Human God

Where does the ‘human God’ go from here?

I just came across a great OpEd piece in Kolkata’s Anadabazar Patrika in which the writer has cited a nice story. The story goes like this: when the moon voyagers led by Neil Armstrong were rehearsing their space journey in a desert of western America in 1969, they met a man who belonged to the indigenous community of that country.

The indigenous man asked them, ‘Why are you going to the Moon of all places? Moon is the abode of the God!’ The astronauts, now knowing tried to convince him about the new discovery that the human race was about break, but he wasn’t very convinced. He requested them to take a message from him to God. If they met God on the Moon, they should pass on his message to Him. They agreed and he gave them his message.

The message was very interesting; it said, ‘Dear God, please don’t believe what these people are saying about discoveries; they are actually going there to occupy land.’

I can clearly see where this man was coming from. He belonged to, whom we call the Red Indian or Native American tribes and had known and experienced how all their lands were occupied by the foreign settlers and how the settlers had hunted down both humans and other species in order to be successful in their occupation.

When I try to browse through the history of us, the humans, since the possible beginning, it is indeed mired with our history of occupation and destruction, it is our history of killing other species and razing the nature to the ground in order to ‘develop’ our living conditions. To us, it has always been our survival; and in order to do that, we destroyed anything that came on our path.

In the name of discoveries, our seafaring ‘heroes’ were not actually satisfying our thirst for going beyond our every-day world, but they were seeking for newer opportunities which truly can be translated into ‘greed’. The narratives that we have been glorifying since the invention of telling tales only reflects our greed for expansion. As the world’s fantastic resources that were unfolding before us, we thought that those resources were unending; we thought other species mustn’t share those resources; we thought all those were ours as we started calling ourselves ‘homo sapiens’ – the wise man.

In the beginning, in ancient time, as the ignorant men, we noticed that the Nature was way mightier than us and we started bowing the Nature as our God and thought that all those resources were God’s blessing for us and we – and only we – had the right to exploit them. After thousands of years of ceaseless exploitation of those resources, as wise men, we thought we should no longer remain a slaves of that Nature, we must conquer it and bring it to its knees.

With that ‘wise’ thinking, we had begun to invent mechanical and technological tools in order make the Nature submissive to us, to kill other species that didn’t surrender to our desires, wiping out civilizations that couldn’t serve our interests and that when the genocidal instincts crept into our psyche. It was at that moment, when we had turned into genocidal species, perhaps, we lost the last string that connected us to the other species and other fellow wise men. We started thinking that most humans were not wise, only a few were wise; and so, we invented methods through which the ‘most’ would serve the ‘few’.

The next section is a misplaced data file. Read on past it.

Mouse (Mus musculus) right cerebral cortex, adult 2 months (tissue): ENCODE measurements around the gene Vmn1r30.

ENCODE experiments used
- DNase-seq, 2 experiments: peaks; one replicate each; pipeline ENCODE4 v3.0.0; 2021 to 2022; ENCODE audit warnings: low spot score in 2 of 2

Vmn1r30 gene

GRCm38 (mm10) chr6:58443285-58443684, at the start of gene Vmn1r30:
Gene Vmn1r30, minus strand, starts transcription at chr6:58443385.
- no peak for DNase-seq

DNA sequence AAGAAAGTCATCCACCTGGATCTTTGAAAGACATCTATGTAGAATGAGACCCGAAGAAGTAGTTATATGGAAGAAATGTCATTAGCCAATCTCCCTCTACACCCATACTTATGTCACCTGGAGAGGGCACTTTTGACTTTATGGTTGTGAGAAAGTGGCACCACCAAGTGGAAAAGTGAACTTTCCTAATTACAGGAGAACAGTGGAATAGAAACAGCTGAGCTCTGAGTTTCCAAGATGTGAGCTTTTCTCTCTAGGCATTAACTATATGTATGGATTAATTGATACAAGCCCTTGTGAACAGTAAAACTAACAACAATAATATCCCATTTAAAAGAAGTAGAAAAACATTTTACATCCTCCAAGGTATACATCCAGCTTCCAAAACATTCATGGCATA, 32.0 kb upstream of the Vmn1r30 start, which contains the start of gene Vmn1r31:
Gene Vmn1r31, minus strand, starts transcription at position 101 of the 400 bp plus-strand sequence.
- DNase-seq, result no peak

We engaged those ‘most’ in felling trees, in filling up the rivers and waterbodies, in slicing up the hills and mountains, in grabbing lands, in erecting sky-high buildings to replace the mountains and in firing bullets against each other.

After all these thirsts for newer discoveries, after all these adventures, after all these thirsts for blood, we the ‘Human God’ saw there was nothing else to achieve as the mightiest force on earth and we became depressed. That depression, perhaps, led us to invent an international day for protecting the earth’s environment. As the God we perform all the rituals to observe the day in an utter helplessness and knowing fully well that it is possible to reverse the condition, but we aren’t capable to achieve the reversal.

Now our Godliness is failing in all corners of the earth which we had conquered with our valiant boldness; we did not spare an inch in our mad run for exploitation. Now our oceans are filled up with garbage that we create, our lands are infested with the poison that we invent, our rivers are run dry or are busy consuming the God’s excreta which too is corrupted by the food adulterated by thousands of chemicals, millions of people across are still starving, the last outposts of forests are about to disappear.

We the Human God don’t know where to go from here and we’re depressed – not because we want to go back to the Nature God, but because there’s nothing more to occupy.


First appeared in Dhaka Tribune of Bangladesh.

One Reply to “Where does the ‘human God’ go from here?”

  1. Well composed..
    Fluency is excellent..
    Keep writing more..
    I see a great position for you as a story writer, critique and inventions in writing.
    Your writing style has, in my understanding, a literary rhythm, pretty much uncommon in Bangladesh. Proud of you friend.

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